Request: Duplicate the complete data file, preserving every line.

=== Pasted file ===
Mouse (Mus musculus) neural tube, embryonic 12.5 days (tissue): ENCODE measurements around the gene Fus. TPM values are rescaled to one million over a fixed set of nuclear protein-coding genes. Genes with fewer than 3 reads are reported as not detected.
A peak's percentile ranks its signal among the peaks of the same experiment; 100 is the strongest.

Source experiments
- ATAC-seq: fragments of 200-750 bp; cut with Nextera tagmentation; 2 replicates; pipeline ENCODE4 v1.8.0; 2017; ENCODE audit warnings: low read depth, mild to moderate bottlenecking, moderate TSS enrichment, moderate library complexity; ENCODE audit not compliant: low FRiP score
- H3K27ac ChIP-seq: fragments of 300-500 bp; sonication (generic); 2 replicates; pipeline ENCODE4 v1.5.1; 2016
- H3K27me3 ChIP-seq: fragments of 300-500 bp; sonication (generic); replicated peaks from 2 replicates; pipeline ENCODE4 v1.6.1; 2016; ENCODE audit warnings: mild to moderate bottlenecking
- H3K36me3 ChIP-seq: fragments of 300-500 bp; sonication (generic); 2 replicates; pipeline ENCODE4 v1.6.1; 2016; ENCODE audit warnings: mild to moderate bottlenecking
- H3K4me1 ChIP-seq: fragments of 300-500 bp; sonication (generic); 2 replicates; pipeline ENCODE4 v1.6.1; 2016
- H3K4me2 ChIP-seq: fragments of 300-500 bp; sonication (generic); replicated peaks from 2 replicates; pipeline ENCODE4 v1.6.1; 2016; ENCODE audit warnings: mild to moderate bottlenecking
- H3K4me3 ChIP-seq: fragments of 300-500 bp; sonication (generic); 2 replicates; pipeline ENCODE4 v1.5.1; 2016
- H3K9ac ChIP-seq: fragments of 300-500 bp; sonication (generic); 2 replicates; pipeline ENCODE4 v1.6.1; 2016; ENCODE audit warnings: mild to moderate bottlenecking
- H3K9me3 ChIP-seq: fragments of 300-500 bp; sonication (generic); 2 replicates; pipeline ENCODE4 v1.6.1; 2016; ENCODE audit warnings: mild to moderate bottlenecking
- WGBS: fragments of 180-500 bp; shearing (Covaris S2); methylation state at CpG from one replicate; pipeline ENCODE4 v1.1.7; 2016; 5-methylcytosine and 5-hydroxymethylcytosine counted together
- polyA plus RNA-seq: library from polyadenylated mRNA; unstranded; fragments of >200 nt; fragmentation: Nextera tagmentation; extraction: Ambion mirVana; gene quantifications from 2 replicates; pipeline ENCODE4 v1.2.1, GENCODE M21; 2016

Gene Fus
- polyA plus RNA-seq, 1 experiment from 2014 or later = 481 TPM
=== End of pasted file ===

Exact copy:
Mouse (Mus musculus) neural tube, embryonic 12.5 days (tissue): ENCODE measurements around the gene Fus. TPM values are rescaled to one million over a fixed set of nuclear protein-coding genes. Genes with fewer than 3 reads are reported as not detected.
A peak's percentile ranks its signal among the peaks of the same experiment; 100 is the strongest.

Source experiments
- ATAC-seq: fragments of 200-750 bp; cut with Nextera tagmentation; 2 replicates; pipeline ENCODE4 v1.8.0; 2017; ENCODE audit warnings: low read depth, mild to moderate bottlenecking, moderate TSS enrichment, moderate library complexity; ENCODE audit not compliant: low FRiP score
- H3K27ac ChIP-seq: fragments of 300-500 bp; sonication (generic); 2 replicates; pipeline ENCODE4 v1.5.1; 2016
- H3K27me3 ChIP-seq: fragments of 300-500 bp; sonication (generic); replicated peaks from 2 replicates; pipeline ENCODE4 v1.6.1; 2016; ENCODE audit warnings: mild to moderate bottlenecking
- H3K36me3 ChIP-seq: fragments of 300-500 bp; sonication (generic); 2 replicates; pipeline ENCODE4 v1.6.1; 2016; ENCODE audit warnings: mild to moderate bottlenecking
- H3K4me1 ChIP-seq: fragments of 300-500 bp; sonication (generic); 2 replicates; pipeline ENCODE4 v1.6.1; 2016
- H3K4me2 ChIP-seq: fragments of 300-500 bp; sonication (generic); replicated peaks from 2 replicates; pipeline ENCODE4 v1.6.1; 2016; ENCODE audit warnings: mild to moderate bottlenecking
- H3K4me3 ChIP-seq: fragments of 300-500 bp; sonication (generic); 2 replicates; pipeline ENCODE4 v1.5.1; 2016
- H3K9ac ChIP-seq: fragments of 300-500 bp; sonication (generic); 2 replicates; pipeline ENCODE4 v1.6.1; 2016; ENCODE audit warnings: mild to moderate bottlenecking
- H3K9me3 ChIP-seq: fragments of 300-500 bp; sonication (generic); 2 replicates; pipeline ENCODE4 v1.6.1; 2016; ENCODE audit warnings: mild to moderate bottlenecking
- WGBS: fragments of 180-500 bp; shearing (Covaris S2); methylation state at CpG from one replicate; pipeline ENCODE4 v1.1.7; 2016; 5-methylcytosine and 5-hydroxymethylcytosine counted together
- polyA plus RNA-seq: library from polyadenylated mRNA; unstranded; fragments of >200 nt; fragmentation: Nextera tagmentation; extraction: Ambion mirVana; gene quantifications from 2 replicates; pipeline ENCODE4 v1.2.1, GENCODE M21; 2016

Gene Fus
- polyA plus RNA-seq, 1 experiment from 2014 or later = 481 TPM